1

I recall there was a way to have a very long string Regex escaped.

I think I used new Regexp but I can't recall how to do it.

Anyone here who knows how?

2
  • 11
    What is a very long string Regex escaped? – Karolis Jul 26 '11 at 10:35
  • I'm guessing that there is a regex literal that is very long. The line goes way off the page so @weng is wanting to split that up, seemingly for readbility. – James Wiseman Jul 26 '11 at 11:05
1

Suggest you turn it into a string and then convert to a regex object using new RegExp(, as shown below:

var rxstr = "[\d]" + 
            "[\w]";
var rx = new RegExp(rxstr);

Or you could try (at the expense of formatting):

var x = "test";
var rxstr = "[\d]\
[\w]";
var rx = new RegExp(rxstr);
alert(rx);

The latter is faster as it does not create a number of new strings, but could be agued to be less readable.

8

Your question is a little unclear. But if I understand you well, you need a way to escape the string in order to use it later in regular expressions.

PHP has a function preg_quote for this purpose. And there is a port of this function to JavaScript:

function preg_quote (str, delimiter) {
    // Quote regular expression characters plus an optional character  
    // 
    // version: 1107.2516
    // discuss at: http://phpjs.org/functions/preg_quote
    // +   original by: booeyOH
    // +   improved by: Ates Goral (http://magnetiq.com)
    // +   improved by: Kevin van Zonneveld (http://kevin.vanzonneveld.net)
    // +   bugfixed by: Onno Marsman
    // +   improved by: Brett Zamir (http://brett-zamir.me)
    // *     example 1: preg_quote("$40");
    // *     returns 1: '\$40'
    // *     example 2: preg_quote("*RRRING* Hello?");
    // *     returns 2: '\*RRRING\* Hello\?'
    // *     example 3: preg_quote("\\.+*?[^]$(){}=!<>|:");
    // *     returns 3: '\\\.\+\*\?\[\^\]\$\(\)\{\}\=\!\<\>\|\:'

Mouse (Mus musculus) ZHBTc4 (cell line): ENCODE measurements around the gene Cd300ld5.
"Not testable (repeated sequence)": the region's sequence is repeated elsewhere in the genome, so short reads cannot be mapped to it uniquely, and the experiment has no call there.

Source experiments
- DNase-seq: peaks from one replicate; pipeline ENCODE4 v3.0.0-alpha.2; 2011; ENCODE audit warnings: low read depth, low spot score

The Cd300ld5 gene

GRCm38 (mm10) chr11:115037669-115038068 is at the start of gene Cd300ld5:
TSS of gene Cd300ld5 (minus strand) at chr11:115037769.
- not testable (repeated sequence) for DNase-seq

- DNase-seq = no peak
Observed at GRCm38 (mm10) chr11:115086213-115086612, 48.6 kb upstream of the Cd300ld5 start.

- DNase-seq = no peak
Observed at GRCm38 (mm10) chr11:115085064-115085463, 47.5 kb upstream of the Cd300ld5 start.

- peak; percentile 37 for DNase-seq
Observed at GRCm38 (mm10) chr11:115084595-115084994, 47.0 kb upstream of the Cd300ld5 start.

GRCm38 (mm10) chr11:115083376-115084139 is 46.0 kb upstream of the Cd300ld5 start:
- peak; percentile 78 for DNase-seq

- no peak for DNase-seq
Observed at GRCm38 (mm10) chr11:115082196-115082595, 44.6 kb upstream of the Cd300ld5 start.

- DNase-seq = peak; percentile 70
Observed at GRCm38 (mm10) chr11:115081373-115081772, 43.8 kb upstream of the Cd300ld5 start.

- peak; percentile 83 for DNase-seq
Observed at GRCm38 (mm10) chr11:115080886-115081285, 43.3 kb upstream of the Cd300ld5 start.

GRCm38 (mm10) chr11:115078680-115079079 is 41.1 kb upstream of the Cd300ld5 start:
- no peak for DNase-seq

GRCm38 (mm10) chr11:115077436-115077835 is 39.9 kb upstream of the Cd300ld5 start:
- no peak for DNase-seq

return (str + '').replace(new RegExp('[.\\\\+*?\\[\\^\\]$(){}=!<>|:\\' + (delimiter || '') + '-]', 'g'), '\\$&');
}

Original source: http://phpjs.org/functions/preg_quote:491

Example of usage:

var strToMatch = "{test}??)(**test";
var subject = "Hello{test}??)(**testWorld";
var re = new RegExp( preg_quote(strToMatch) );

if ( subject.match(re) ) 
    document.write('TRUE');
else 
    document.write('FALSE');

Output:

TRUE

A working example: http://jsfiddle.net/37maV/

2
  • thanks, this is what i came here for. a shame that there is no builtin function RegExp.quote for this. i dont understand that delimiter part though. is there a char that sometimes is a RegExp special and sometimes not? – peter Jan 28 '12 at 13:11
  • @peter delimiter part is present here because this function is a 1:1 port from PHP to JavaScript. There is no delimiter in JavaScript when a regular expression is created using a string. So I think the delimiter part in this function has no sense at all. – Karolis Jan 28 '12 at 21:10
8

Short 'n Sweet (and Complete)

function escapeRegExp(str) {
  return str.replace(/[-\[\]\/\{\}\(\)\*\+\?\.\\\^\$\|]/g, "\\$&");
}

var re = new RegExp(escapeRegExp(str));   

See: Escape string for use in Javascript regex

4
  • not complete. where is :? – Onur Yıldırım Sep 15 '18 at 20:20
  • : is not a special regex character in javascript unless there's a ? in front, so escaping ? also prevents : from being special. Though please correct me if I'm mistaken. developer.mozilla.org/en-US/docs/Web/JavaScript/Guide/… – coolaj86 Sep 15 '18 at 20:35
  • right. but then why do you have ] escaped? escaping [ would render it not-special either. same for } and ). – Onur Yıldırım Sep 16 '18 at 2:48
  • Hmmm... fair point. – coolaj86 Sep 17 '18 at 2:08

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